The delay on the part of the defendant in puting its idea into commercial practice is satisfactorily explained. While there had been backfires in the defendant's apparatus and in the appliances of other manufacturers, they had been neither so numerous nor so destructive as to be of great importance. Since 1901, the Kemp devices, equipped with the backfire preventer, had been successfully used, and since 1911, appliances equipped with backfire preventers and with hand-operated fire checks had not only been successfully and safely used, but had received the approval of the Fire Underwriters. The fire checks were so constructed that a flash back would be retarded from entering the gas pipe for a considerable interval of time, so that with the use of odorous paint, the danger could be discovered by the attending workmen; and if the fire succeeded in making its way back to the fire preventer, its automatic arrangement was such that the bottom of the device, purposely made weak and unsubstantial, would give way and prevent the access of the fire to the gas supply. Under these circumstances, the need for an automatic fire check was not considered imperative, and the improvement was delayed until the defendant began to manufacture gas ovens, in which it was necessary to install fire checks that were not accessible to the workmen. It was then that efforts were made to develop a practical and efficient automatic fire check which culminated in the device conceived and manufactured in the defendant's plant.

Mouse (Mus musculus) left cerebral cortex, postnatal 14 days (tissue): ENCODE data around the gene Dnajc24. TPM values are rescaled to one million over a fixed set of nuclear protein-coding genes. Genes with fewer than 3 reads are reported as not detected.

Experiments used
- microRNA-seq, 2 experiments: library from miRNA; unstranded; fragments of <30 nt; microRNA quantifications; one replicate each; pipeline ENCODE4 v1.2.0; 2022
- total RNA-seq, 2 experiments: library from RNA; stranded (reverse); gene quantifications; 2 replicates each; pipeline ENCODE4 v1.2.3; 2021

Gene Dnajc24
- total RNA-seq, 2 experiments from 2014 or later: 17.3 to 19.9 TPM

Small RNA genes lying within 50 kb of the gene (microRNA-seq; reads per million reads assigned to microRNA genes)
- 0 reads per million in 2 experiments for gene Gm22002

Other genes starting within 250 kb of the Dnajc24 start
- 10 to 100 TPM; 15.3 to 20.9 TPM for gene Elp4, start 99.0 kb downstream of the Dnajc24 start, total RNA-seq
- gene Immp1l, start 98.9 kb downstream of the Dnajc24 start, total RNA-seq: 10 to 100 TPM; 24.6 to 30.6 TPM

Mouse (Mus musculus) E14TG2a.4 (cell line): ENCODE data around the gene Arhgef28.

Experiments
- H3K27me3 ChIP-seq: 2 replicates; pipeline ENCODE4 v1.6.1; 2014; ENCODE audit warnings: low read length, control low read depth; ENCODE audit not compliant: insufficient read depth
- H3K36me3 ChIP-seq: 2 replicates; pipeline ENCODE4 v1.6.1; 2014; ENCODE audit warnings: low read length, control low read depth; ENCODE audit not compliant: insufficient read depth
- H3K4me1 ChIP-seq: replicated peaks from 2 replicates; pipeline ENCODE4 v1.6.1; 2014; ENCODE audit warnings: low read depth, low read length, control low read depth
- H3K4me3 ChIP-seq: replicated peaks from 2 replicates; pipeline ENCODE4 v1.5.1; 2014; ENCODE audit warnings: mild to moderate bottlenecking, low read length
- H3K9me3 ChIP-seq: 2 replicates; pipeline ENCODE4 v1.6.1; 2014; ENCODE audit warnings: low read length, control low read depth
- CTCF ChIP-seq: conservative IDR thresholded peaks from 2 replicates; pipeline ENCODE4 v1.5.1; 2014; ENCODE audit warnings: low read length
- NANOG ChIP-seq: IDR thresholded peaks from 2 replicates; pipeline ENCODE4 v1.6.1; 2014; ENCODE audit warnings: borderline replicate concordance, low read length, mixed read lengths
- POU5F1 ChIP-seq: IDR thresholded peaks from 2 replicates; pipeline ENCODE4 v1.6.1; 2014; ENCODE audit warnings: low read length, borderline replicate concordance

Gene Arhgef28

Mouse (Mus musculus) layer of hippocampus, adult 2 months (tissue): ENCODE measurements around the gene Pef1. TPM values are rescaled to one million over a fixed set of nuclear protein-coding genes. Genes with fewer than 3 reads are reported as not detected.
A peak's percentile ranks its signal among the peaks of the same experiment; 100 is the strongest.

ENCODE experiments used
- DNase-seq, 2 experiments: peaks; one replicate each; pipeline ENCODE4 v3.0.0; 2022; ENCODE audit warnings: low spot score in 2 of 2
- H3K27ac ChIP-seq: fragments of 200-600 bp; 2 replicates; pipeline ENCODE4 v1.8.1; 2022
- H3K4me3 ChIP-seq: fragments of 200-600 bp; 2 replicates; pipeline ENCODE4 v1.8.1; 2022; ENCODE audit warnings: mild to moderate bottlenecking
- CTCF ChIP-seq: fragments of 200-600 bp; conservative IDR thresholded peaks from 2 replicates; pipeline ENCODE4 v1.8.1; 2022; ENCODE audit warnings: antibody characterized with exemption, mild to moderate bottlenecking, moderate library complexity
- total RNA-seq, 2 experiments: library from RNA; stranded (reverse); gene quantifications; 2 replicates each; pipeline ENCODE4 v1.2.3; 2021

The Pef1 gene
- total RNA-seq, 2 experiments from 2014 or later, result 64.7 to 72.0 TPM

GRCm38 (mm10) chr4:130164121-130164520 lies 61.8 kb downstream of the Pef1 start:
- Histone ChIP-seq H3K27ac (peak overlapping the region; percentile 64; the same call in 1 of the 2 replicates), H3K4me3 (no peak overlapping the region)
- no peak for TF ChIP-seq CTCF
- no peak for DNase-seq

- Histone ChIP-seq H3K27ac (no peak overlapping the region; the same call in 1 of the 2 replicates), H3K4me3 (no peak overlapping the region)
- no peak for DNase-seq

Emphasis is placed upon the fact that when the defendant received for the first time the Hoeltke invention on April 27, 1929, it sent a letter of May 15, 1929, in reply, in which, without disclosing the work which it had done along the same lines in its own factory, it expressed the opinion that the Hoeltke device was not patentable, since it merely incorporated the principles of the old Kemp fire preventer. It is suggested that fraud must be inferred from this concealment. The fact that a well-established concern did not choose to divulge what it was doing in its own factory to an outsider seems a slender basis for an inference of crime. Moreover, the evidence clearly shows that the defendant did not conceal that it was making an automatic device, for beginning in the month of September, 1929, it caused advertisements of its automatic fire check to be inserted in the trade journals and offered them for sale. It is also suggested, as evidence of criminality, that the defendant first offered $3,500 and then $5,000 to settle the controversy. The great delay and expense attendant upon patent litigation are well known to all experienced persons; and heretofore it has not been supposed that an offer to compromise a disputed claim was evidence of liability. It has never been received as evidence of fraud. Hoeltke on his part demanded $75,000 at one time, and $100,000 at another.